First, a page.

Let’s Move Quad Cities: Young athletes could be experiencing more than growing pains

KEWANEE, Illinois – Growing pains in kids is a stage some parents deem is part of becoming an adult, but 12-year-old Devyn Davis knew her pain was something more.

Being a three-sport athlete can be a lot to juggle especially when you are growing as fast as Davis.

“I grew like six inches and my heel didn’t keep up,” Devyn explains.

She grew half a foot in four months last summer.  Her dad wasn’t too worried about it at first.

“You know growing pains with kids you give them a little time and think they will heal themselves,” says her father, Dustin Davis. “This one, unfortunately didn’t.”

Whether it was on the field, or the mats, Devyn wasn’t experiencing your average growing pain.

“We didn’t know how serious it was until she started limping and coming off the field crying,” says Dustin.

One year after noticing the pain, Devyn met with orthopedic surgeon, Dr. Mark Stewart at ORA Orthopedics at Hammond-Henry in Geneseo.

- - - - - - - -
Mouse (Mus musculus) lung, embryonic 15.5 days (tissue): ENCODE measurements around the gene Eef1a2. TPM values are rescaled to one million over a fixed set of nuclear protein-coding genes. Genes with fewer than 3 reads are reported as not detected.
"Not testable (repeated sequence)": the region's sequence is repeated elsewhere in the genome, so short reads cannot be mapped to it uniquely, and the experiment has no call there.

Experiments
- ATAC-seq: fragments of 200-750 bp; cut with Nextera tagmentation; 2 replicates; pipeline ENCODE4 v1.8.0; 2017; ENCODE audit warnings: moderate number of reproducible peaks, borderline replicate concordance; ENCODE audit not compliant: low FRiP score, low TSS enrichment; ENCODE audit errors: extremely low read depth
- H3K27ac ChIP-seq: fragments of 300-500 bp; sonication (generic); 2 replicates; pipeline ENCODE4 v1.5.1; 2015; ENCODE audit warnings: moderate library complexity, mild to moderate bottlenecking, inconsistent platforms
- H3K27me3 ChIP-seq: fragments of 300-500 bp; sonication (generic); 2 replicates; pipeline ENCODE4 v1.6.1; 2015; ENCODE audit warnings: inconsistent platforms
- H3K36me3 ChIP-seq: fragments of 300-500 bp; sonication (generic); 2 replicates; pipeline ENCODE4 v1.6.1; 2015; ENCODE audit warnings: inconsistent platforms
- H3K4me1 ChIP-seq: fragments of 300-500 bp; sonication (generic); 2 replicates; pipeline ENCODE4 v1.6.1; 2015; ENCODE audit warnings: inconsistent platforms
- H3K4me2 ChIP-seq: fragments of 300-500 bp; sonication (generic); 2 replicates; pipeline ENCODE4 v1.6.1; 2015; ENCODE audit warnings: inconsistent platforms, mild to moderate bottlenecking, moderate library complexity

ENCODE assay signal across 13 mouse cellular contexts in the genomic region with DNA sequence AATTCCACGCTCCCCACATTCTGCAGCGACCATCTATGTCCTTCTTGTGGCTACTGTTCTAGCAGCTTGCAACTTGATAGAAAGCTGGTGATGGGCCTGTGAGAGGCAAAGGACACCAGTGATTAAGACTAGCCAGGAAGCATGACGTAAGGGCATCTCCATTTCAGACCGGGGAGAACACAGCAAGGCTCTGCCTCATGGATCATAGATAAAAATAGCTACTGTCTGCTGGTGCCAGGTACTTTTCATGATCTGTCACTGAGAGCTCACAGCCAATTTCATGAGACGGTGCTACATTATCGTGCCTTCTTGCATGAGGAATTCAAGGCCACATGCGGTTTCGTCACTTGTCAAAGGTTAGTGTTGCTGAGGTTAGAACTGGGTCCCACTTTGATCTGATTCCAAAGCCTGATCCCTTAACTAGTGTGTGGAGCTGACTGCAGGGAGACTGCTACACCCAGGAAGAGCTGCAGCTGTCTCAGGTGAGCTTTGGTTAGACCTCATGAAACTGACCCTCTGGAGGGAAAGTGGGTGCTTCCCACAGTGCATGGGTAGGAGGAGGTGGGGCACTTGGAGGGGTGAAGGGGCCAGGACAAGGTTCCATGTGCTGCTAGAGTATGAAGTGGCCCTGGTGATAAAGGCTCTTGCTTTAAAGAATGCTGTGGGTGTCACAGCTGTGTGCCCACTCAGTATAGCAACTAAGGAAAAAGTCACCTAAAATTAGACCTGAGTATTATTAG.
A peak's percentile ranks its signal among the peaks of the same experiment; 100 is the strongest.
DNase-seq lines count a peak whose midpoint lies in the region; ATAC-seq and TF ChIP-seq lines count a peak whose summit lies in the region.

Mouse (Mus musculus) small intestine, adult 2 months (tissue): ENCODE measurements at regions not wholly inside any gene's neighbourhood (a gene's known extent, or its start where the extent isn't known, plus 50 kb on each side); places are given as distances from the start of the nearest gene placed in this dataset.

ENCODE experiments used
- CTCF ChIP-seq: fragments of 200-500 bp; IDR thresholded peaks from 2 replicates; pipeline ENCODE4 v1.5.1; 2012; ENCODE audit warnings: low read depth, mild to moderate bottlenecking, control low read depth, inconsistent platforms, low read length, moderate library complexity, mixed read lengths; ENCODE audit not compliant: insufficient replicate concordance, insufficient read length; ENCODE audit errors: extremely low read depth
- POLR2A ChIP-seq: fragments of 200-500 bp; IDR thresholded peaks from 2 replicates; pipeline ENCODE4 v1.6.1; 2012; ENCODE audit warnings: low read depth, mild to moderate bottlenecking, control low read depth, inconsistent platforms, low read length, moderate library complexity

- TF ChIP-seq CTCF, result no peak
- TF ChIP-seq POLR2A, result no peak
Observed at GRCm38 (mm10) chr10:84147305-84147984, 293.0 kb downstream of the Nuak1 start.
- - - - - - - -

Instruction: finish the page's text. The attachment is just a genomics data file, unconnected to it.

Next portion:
“Devyn came to us after having an issue with her heel from playing sports,” says Dr. Stewart.

As he looked closely, he realized it was Sever’s Disease, a condition found only in growing athletes.

“Sever’s Disease is when the heel portion of the foot becomes inflamed and irritated, which is usually a result of overuse or extreme use of the foot and ankle,” Dr. Stewart explains.

The pain can be so gruesome even walking can be a burden.

“The treatment for Sever’s Disease is rest,” says Dr. Stewart.

For Devyn she needed rest and was put in an ankle cast for one month.

“When I got my cast off and looked at them, I was shook,” Devyn says. “My calf was like one and half inches smaller than my other calf.”

No matter the results, she was determined to get her leg back into shape and make her return to the field and to tumbling.

“In Devyn’s case she is a tough athlete,” comments Dr. Stewart. “She tried to get through it and she didn’t want to let her team down.”

For Devyn, she was able to prove she is a true team player sprouting with potential.

Dr. Stewart sees about five patients per year with Sever’s Disease and says surgery is a rare treatment.

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